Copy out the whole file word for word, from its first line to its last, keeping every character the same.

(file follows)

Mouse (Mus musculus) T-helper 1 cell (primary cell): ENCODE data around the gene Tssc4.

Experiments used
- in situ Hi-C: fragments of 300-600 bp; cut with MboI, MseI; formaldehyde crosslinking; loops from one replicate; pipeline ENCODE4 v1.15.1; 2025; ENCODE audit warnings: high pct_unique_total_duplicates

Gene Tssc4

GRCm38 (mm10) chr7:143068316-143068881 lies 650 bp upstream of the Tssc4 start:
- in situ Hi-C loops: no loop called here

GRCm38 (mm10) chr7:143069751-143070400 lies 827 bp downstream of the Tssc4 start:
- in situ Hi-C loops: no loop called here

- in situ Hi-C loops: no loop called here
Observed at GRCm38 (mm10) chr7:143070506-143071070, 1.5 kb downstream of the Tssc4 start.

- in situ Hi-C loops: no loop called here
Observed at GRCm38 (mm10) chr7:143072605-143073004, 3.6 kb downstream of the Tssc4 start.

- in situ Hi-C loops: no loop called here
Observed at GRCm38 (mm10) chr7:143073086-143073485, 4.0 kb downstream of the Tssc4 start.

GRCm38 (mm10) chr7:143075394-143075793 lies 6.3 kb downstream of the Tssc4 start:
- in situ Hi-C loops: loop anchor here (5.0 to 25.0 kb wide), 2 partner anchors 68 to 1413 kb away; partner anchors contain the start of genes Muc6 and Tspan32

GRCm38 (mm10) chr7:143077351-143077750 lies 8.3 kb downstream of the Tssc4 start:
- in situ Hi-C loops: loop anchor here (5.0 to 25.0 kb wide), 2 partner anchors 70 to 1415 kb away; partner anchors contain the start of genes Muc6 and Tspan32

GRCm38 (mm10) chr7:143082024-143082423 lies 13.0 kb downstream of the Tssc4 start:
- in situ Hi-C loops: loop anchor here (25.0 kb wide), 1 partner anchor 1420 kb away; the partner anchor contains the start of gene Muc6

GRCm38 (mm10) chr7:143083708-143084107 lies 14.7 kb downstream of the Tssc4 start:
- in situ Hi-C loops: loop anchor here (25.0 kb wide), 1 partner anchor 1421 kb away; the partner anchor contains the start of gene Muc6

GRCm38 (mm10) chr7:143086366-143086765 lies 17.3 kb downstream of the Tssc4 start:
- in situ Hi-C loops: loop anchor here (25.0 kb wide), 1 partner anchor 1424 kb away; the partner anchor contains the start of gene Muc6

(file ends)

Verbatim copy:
Mouse (Mus musculus) T-helper 1 cell (primary cell): ENCODE data around the gene Tssc4.

Experiments used
- in situ Hi-C: fragments of 300-600 bp; cut with MboI, MseI; formaldehyde crosslinking; loops from one replicate; pipeline ENCODE4 v1.15.1; 2025; ENCODE audit warnings: high pct_unique_total_duplicates

Gene Tssc4

GRCm38 (mm10) chr7:143068316-143068881 lies 650 bp upstream of the Tssc4 start:
- in situ Hi-C loops: no loop called here

GRCm38 (mm10) chr7:143069751-143070400 lies 827 bp downstream of the Tssc4 start:
- in situ Hi-C loops: no loop called here

- in situ Hi-C loops: no loop called here
Observed at GRCm38 (mm10) chr7:143070506-143071070, 1.5 kb downstream of the Tssc4 start.

- in situ Hi-C loops: no loop called here
Observed at GRCm38 (mm10) chr7:143072605-143073004, 3.6 kb downstream of the Tssc4 start.

- in situ Hi-C loops: no loop called here
Observed at GRCm38 (mm10) chr7:143073086-143073485, 4.0 kb downstream of the Tssc4 start.

GRCm38 (mm10) chr7:143075394-143075793 lies 6.3 kb downstream of the Tssc4 start:
- in situ Hi-C loops: loop anchor here (5.0 to 25.0 kb wide), 2 partner anchors 68 to 1413 kb away; partner anchors contain the start of genes Muc6 and Tspan32

GRCm38 (mm10) chr7:143077351-143077750 lies 8.3 kb downstream of the Tssc4 start:
- in situ Hi-C loops: loop anchor here (5.0 to 25.0 kb wide), 2 partner anchors 70 to 1415 kb away; partner anchors contain the start of genes Muc6 and Tspan32

GRCm38 (mm10) chr7:143082024-143082423 lies 13.0 kb downstream of the Tssc4 start:
- in situ Hi-C loops: loop anchor here (25.0 kb wide), 1 partner anchor 1420 kb away; the partner anchor contains the start of gene Muc6

GRCm38 (mm10) chr7:143083708-143084107 lies 14.7 kb downstream of the Tssc4 start:
- in situ Hi-C loops: loop anchor here (25.0 kb wide), 1 partner anchor 1421 kb away; the partner anchor contains the start of gene Muc6

GRCm38 (mm10) chr7:143086366-143086765 lies 17.3 kb downstream of the Tssc4 start:
- in situ Hi-C loops: loop anchor here (25.0 kb wide), 1 partner anchor 1424 kb away; the partner anchor contains the start of gene Muc6